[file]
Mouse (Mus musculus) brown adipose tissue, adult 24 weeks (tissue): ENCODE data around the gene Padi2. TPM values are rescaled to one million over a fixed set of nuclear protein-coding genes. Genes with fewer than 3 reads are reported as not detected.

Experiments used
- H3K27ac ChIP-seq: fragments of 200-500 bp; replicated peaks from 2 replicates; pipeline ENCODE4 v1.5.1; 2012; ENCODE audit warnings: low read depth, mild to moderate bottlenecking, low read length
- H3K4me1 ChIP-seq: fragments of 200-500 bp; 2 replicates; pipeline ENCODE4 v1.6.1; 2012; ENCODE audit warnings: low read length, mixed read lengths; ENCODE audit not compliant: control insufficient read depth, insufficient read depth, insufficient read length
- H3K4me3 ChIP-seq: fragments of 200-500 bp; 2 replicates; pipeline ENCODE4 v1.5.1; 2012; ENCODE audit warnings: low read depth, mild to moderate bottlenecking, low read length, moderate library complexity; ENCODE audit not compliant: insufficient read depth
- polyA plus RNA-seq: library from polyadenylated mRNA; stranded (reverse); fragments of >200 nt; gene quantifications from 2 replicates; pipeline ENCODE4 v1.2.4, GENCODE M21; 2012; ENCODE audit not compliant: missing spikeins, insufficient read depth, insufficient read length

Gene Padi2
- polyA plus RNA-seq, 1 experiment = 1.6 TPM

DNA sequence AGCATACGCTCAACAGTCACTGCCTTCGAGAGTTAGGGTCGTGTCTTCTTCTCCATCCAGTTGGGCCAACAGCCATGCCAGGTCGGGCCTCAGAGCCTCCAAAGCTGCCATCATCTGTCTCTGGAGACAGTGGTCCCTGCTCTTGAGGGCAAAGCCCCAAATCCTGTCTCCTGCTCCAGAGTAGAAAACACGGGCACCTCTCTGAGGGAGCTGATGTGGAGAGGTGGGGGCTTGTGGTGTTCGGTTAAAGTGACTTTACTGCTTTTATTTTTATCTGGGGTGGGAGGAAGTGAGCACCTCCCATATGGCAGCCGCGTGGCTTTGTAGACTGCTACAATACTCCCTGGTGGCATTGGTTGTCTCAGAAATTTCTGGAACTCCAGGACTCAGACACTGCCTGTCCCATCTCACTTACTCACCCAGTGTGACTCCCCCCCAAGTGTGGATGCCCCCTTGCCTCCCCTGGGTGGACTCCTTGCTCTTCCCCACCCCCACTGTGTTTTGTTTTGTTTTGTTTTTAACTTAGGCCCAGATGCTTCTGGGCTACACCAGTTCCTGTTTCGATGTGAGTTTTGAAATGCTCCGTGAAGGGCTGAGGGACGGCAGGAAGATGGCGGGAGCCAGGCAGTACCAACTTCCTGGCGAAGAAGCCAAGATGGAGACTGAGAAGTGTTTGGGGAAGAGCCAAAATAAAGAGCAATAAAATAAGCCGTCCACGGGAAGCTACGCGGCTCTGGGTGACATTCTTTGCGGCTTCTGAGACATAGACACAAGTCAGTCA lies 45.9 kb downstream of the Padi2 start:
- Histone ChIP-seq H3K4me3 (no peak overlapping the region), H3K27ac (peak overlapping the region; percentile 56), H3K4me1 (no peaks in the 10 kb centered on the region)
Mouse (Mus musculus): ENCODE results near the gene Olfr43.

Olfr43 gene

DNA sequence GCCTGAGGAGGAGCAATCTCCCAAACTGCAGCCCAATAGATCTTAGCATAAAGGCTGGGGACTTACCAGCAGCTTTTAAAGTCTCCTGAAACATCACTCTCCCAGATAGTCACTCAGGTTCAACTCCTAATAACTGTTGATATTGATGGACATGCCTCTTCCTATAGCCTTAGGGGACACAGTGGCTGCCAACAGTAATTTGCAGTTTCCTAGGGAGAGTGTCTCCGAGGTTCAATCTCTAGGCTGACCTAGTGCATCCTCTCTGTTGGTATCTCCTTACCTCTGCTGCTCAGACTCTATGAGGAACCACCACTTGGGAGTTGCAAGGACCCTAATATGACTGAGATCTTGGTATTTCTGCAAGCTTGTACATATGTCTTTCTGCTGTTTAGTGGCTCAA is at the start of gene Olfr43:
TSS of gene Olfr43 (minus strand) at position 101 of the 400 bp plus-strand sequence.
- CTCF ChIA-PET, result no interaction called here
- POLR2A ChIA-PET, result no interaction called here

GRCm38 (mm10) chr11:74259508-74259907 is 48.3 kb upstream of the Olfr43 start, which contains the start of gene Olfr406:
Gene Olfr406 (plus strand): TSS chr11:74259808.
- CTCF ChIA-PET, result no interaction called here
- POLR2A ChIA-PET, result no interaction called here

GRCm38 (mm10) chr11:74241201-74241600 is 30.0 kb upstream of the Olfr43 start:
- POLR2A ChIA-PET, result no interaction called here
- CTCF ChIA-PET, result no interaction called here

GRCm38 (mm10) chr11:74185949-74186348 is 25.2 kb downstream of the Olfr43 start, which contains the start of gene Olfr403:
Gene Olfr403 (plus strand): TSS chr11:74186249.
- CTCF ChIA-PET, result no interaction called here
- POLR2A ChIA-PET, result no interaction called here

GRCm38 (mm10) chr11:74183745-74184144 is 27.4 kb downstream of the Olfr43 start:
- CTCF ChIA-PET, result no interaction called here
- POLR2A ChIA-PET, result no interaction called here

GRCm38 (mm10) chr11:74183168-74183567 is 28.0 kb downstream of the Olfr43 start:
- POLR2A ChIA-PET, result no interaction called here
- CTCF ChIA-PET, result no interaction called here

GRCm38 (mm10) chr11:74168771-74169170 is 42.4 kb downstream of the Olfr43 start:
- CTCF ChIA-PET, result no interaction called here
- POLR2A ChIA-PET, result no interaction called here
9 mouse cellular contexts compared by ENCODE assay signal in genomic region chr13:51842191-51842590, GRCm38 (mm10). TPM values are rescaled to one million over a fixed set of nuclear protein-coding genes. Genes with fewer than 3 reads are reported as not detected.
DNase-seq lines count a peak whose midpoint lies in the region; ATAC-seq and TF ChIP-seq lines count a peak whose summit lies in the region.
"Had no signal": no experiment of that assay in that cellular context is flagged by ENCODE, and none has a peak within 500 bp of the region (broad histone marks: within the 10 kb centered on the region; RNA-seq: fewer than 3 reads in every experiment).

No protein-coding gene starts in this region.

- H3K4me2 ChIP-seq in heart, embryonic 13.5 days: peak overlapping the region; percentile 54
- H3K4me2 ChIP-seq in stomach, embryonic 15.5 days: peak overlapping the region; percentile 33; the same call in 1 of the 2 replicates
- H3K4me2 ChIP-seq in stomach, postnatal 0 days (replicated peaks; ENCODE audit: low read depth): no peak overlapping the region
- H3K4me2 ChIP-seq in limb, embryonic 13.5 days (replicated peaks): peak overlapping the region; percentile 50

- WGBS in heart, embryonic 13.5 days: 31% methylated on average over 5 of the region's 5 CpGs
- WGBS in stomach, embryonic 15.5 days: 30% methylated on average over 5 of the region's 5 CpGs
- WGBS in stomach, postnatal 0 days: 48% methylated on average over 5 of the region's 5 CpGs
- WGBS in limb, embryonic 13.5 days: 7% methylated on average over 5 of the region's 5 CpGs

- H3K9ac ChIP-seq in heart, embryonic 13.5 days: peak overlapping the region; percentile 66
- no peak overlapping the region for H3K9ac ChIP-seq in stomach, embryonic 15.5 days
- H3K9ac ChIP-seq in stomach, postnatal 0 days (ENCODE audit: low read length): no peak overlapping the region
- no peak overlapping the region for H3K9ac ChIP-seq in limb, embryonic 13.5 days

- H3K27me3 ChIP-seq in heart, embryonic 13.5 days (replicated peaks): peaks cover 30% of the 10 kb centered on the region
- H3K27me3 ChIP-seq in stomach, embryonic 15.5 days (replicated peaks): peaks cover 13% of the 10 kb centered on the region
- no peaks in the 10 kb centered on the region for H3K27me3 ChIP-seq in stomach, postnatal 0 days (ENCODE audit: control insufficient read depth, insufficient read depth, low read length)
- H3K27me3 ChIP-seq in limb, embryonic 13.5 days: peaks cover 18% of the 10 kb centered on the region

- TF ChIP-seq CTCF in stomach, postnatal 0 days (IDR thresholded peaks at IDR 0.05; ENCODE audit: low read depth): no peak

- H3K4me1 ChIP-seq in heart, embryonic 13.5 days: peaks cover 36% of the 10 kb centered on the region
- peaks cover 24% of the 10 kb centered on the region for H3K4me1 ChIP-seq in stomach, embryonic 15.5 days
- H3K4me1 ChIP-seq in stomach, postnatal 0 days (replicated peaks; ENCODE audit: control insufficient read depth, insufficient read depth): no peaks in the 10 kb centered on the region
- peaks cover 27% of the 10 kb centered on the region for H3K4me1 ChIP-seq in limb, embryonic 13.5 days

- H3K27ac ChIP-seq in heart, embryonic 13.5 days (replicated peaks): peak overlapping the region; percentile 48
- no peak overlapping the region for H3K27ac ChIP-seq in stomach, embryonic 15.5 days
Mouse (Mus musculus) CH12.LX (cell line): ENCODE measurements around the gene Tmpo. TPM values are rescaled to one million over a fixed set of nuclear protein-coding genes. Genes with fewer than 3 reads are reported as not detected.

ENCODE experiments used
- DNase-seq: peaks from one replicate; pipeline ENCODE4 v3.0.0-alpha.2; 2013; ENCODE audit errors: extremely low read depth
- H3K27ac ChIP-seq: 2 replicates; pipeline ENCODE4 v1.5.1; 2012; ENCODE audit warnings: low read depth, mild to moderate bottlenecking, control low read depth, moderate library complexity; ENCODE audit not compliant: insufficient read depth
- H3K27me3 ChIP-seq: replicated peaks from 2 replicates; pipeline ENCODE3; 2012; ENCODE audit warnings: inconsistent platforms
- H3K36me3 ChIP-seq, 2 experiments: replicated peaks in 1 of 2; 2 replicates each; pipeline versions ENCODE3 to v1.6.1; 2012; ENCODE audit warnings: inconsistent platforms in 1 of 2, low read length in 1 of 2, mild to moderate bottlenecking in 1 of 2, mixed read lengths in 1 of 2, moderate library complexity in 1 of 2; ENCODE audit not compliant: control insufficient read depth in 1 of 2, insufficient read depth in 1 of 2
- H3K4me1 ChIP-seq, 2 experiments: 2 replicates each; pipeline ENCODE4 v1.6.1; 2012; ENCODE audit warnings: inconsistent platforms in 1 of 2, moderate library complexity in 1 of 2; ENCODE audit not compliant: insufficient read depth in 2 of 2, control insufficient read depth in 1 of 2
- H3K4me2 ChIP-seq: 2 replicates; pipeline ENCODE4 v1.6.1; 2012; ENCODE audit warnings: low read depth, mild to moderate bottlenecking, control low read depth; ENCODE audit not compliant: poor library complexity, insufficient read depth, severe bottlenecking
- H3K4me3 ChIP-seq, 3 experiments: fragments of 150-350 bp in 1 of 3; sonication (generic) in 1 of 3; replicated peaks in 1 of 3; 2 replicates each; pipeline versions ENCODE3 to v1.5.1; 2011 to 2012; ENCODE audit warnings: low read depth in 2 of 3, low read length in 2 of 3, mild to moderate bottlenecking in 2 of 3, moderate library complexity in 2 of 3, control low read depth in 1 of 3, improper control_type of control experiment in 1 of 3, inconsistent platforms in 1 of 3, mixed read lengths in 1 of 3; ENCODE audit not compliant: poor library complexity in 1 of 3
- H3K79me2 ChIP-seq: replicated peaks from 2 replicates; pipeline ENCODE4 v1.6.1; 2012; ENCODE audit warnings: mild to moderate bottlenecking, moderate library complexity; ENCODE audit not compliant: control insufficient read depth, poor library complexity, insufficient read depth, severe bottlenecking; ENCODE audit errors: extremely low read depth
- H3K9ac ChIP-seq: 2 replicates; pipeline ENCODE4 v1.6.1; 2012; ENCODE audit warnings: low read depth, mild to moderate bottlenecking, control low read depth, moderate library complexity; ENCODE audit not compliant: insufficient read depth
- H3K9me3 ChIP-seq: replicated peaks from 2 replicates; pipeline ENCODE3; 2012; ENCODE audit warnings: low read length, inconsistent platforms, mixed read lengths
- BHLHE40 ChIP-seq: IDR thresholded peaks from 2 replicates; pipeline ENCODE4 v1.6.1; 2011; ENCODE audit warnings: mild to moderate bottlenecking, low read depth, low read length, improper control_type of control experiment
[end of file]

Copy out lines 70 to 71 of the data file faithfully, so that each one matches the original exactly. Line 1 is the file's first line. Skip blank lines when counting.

- H3K4me1 ChIP-seq, 2 experiments: 2 replicates each; pipeline ENCODE4 v1.6.1; 2012; ENCODE audit warnings: inconsistent platforms in 1 of 2, moderate library complexity in 1 of 2; ENCODE audit not compliant: insufficient read depth in 2 of 2, control insufficient read depth in 1 of 2
- H3K4me2 ChIP-seq: 2 replicates; pipeline ENCODE4 v1.6.1; 2012; ENCODE audit warnings: low read depth, mild to moderate bottlenecking, control low read depth; ENCODE audit not compliant: poor library complexity, insufficient read depth, severe bottlenecking